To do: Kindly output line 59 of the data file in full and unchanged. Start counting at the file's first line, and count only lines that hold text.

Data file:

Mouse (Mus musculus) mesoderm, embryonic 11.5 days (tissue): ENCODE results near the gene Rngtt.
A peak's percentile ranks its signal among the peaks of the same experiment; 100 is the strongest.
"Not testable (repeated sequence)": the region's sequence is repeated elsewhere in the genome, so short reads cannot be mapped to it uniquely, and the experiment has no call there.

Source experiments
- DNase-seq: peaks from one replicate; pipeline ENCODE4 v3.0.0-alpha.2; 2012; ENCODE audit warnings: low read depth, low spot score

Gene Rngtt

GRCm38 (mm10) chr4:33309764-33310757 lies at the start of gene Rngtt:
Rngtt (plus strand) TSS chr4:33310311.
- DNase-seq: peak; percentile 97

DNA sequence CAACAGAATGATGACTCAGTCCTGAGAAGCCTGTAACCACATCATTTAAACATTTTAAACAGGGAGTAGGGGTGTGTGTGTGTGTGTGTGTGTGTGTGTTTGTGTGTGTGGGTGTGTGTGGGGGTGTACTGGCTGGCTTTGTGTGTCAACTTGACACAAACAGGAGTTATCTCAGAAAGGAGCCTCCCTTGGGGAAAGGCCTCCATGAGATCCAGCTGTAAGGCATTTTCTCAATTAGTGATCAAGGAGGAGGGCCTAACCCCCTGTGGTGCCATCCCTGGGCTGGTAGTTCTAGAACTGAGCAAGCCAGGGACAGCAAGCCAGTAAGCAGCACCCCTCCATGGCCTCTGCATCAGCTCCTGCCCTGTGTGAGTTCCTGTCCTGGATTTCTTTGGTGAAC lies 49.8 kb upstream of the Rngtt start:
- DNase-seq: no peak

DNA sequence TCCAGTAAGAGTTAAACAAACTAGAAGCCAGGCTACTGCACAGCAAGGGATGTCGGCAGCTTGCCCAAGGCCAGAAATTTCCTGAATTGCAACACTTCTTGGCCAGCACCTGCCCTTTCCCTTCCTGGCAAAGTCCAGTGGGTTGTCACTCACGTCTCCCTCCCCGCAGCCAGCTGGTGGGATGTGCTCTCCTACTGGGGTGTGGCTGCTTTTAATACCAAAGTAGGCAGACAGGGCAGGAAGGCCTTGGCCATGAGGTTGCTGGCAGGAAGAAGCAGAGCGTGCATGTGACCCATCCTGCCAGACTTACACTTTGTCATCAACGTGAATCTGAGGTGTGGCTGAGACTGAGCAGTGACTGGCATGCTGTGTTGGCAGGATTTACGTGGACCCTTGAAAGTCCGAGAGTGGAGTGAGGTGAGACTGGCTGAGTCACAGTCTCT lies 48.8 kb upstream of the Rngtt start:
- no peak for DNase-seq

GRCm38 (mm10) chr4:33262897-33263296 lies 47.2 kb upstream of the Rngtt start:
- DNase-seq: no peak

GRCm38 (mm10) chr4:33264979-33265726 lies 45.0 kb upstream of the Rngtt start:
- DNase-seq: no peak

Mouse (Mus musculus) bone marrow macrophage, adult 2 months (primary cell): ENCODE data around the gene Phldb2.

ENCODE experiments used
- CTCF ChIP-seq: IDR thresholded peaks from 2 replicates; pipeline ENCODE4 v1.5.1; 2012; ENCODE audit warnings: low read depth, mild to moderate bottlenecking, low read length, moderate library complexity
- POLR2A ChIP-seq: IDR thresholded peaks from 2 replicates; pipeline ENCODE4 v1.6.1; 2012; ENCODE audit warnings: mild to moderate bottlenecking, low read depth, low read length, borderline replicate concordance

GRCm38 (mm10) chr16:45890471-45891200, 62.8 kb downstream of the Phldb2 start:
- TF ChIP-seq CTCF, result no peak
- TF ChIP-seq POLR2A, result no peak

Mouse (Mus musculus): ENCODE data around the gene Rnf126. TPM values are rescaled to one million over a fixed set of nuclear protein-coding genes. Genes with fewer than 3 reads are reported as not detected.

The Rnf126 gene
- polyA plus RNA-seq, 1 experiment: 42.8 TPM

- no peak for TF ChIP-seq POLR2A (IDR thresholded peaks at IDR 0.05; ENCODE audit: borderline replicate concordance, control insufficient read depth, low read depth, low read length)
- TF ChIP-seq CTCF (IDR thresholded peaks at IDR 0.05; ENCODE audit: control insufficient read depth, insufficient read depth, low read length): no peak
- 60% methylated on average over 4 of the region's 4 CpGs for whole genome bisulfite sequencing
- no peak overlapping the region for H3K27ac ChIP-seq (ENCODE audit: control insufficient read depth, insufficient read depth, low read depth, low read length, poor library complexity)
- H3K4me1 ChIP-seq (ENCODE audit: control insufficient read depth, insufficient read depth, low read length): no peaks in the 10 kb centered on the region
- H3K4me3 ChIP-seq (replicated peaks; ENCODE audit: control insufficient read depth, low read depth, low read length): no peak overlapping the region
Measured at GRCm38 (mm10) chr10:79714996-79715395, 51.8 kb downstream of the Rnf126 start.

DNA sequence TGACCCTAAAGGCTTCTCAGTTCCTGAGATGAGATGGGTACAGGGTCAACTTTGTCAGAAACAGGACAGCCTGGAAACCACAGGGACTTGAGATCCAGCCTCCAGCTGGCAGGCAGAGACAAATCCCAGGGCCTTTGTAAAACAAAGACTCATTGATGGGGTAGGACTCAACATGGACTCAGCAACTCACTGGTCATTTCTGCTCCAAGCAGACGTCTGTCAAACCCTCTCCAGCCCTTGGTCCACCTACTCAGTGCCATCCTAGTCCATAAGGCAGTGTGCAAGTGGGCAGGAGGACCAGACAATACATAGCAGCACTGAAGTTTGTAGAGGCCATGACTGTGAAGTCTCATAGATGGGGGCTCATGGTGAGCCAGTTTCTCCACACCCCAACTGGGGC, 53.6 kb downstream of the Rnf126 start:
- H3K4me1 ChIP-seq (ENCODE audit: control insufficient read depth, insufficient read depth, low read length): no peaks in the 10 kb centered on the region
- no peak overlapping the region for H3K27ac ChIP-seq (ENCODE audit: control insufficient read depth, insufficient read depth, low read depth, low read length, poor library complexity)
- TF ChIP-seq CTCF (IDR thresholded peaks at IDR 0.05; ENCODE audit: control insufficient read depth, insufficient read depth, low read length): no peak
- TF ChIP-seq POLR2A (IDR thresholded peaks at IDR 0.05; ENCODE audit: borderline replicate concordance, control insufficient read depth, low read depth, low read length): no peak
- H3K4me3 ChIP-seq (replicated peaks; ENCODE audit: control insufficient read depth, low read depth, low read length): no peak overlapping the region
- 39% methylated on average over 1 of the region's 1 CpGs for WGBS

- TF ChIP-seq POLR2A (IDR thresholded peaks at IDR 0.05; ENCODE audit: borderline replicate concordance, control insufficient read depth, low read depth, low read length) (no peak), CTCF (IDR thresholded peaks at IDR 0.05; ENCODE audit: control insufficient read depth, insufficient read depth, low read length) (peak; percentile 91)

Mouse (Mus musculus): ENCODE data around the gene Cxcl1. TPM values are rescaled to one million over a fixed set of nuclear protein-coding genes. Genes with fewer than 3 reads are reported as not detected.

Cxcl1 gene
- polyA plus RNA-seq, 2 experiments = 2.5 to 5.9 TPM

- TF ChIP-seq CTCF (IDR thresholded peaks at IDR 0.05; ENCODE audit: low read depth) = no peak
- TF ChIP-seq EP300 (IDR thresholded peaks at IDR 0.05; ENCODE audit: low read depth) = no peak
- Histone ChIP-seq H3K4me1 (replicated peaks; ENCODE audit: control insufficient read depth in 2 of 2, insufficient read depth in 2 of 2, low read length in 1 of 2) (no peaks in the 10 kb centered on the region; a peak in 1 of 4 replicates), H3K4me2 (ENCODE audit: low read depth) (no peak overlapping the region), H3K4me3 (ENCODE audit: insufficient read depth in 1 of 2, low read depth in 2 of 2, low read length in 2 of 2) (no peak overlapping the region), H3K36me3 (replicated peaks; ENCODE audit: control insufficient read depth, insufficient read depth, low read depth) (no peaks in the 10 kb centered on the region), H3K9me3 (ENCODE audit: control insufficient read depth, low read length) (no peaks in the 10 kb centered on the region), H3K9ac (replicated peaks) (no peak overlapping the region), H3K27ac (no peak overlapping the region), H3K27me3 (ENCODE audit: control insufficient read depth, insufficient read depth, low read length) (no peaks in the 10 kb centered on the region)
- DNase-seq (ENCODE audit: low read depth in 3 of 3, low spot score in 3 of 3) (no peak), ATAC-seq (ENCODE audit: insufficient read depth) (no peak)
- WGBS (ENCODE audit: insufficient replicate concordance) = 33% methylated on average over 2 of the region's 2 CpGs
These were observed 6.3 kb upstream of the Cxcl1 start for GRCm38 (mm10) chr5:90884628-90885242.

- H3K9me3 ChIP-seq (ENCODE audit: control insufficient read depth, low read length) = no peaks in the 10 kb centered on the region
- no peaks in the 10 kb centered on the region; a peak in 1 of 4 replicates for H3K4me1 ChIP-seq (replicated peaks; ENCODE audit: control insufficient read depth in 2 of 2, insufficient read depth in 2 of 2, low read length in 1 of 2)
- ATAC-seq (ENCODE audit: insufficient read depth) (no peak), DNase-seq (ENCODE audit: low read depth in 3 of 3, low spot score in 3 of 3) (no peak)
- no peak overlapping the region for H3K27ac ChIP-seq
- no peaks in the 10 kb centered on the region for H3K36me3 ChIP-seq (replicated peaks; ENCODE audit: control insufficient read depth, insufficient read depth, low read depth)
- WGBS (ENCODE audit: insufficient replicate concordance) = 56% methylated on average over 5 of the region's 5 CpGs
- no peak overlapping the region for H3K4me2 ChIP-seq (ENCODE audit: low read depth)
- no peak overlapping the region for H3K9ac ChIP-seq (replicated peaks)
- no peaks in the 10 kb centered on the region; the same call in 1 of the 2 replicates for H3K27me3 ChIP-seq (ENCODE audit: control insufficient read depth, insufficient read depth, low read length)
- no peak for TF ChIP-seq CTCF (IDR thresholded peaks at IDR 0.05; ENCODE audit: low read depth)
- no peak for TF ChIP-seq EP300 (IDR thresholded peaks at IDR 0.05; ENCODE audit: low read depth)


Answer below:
- no peak overlapping the region for H3K9ac ChIP-seq (replicated peaks)